Appian Way

Appian Way (ăpˈēən) [key], Lat. Via Appia, most famous of the Roman roads, built (312 B.C.) under Appius Claudius Caecus. It connected Rome with Capua and was later extended to Beneventum (now Benevento), Tarentum (Taranto), and Brundisium (Brindisi). It was the chief highway to Greece and the East. Its total length was more than 350 mi (563 km). The substantial construction of cemented stone blocks has preserved it to the present. Branch roads led to Neapolis (Naples), Barium (Bari), and other ports. On the first stretch of road out of Rome are interesting tombs and the Church of St. Sebastian with its catacombs. In 1784, Pope Pius VI built the new Appian Way from Rome to Albano, parallel with the old.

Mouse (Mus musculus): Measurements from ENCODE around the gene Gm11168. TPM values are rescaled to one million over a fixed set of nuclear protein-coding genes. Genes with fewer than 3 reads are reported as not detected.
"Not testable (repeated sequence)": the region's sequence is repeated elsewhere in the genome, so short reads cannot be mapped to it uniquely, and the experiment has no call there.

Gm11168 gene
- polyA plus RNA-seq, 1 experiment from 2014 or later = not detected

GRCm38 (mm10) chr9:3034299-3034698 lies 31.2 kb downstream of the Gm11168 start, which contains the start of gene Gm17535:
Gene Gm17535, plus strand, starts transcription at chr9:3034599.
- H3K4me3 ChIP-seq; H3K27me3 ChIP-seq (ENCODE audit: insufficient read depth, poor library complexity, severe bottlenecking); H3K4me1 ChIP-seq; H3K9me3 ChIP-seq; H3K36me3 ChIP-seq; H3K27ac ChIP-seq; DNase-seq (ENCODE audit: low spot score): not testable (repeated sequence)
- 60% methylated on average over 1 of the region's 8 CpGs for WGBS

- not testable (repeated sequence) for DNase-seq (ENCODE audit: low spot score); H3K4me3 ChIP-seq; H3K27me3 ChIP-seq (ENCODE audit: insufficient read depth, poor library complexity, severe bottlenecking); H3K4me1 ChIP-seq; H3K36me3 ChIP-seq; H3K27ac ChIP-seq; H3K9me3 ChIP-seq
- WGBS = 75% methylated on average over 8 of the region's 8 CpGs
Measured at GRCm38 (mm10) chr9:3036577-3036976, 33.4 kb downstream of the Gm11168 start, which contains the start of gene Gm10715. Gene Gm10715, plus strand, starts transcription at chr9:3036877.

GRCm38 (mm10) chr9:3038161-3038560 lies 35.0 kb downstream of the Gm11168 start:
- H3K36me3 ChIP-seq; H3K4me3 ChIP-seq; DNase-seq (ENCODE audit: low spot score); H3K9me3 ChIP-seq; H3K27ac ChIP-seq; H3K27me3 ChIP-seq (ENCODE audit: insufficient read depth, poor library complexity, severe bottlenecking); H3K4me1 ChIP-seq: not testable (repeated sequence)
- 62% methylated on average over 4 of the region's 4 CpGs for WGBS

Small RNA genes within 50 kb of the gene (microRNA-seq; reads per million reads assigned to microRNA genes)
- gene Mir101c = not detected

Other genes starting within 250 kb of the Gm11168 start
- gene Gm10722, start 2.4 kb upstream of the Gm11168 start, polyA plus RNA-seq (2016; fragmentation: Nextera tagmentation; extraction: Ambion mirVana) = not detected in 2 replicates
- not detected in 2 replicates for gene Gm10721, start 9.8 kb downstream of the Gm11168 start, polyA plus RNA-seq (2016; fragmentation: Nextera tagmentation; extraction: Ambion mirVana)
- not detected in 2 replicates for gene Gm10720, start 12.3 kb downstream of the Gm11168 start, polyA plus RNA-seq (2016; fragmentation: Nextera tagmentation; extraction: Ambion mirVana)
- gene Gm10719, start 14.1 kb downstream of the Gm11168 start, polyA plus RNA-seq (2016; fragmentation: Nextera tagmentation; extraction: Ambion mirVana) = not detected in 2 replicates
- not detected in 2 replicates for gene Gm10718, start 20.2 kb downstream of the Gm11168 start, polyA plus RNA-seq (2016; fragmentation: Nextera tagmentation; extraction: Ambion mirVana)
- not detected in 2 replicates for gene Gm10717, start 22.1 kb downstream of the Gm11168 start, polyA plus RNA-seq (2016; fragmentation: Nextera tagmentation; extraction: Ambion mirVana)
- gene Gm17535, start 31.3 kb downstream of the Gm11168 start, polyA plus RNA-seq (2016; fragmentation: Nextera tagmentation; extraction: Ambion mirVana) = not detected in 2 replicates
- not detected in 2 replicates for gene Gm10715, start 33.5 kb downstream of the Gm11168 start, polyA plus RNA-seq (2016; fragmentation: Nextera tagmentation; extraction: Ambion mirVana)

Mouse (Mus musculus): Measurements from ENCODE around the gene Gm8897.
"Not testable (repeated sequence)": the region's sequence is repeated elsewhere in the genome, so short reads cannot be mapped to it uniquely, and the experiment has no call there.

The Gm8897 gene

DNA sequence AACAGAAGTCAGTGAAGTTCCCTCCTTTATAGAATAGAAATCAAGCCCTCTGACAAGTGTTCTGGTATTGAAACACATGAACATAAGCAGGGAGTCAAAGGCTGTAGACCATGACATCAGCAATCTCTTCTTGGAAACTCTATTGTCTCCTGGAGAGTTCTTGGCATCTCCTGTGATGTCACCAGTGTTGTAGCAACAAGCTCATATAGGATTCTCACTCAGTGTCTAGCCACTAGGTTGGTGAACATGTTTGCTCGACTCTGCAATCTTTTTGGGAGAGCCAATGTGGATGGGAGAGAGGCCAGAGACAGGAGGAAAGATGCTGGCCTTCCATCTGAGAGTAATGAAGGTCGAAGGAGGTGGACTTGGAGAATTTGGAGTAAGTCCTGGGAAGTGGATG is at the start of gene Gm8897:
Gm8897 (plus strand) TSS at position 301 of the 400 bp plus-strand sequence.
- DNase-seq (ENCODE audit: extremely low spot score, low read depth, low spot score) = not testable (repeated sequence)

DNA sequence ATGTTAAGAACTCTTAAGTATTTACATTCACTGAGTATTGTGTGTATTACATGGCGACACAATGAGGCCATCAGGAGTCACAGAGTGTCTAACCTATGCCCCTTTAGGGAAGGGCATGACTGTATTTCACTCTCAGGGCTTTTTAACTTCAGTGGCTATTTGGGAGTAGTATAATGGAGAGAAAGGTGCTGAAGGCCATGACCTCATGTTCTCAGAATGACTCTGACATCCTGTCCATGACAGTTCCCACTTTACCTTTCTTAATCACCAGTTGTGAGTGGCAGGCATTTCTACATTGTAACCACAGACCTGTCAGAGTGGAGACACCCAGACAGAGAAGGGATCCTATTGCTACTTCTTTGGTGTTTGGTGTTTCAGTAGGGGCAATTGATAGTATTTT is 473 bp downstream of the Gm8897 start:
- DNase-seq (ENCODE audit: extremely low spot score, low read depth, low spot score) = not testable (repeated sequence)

The Columbia Electronic Encyclopedia, 6th ed. Copyright © 2012, Columbia University Press. All rights reserved.

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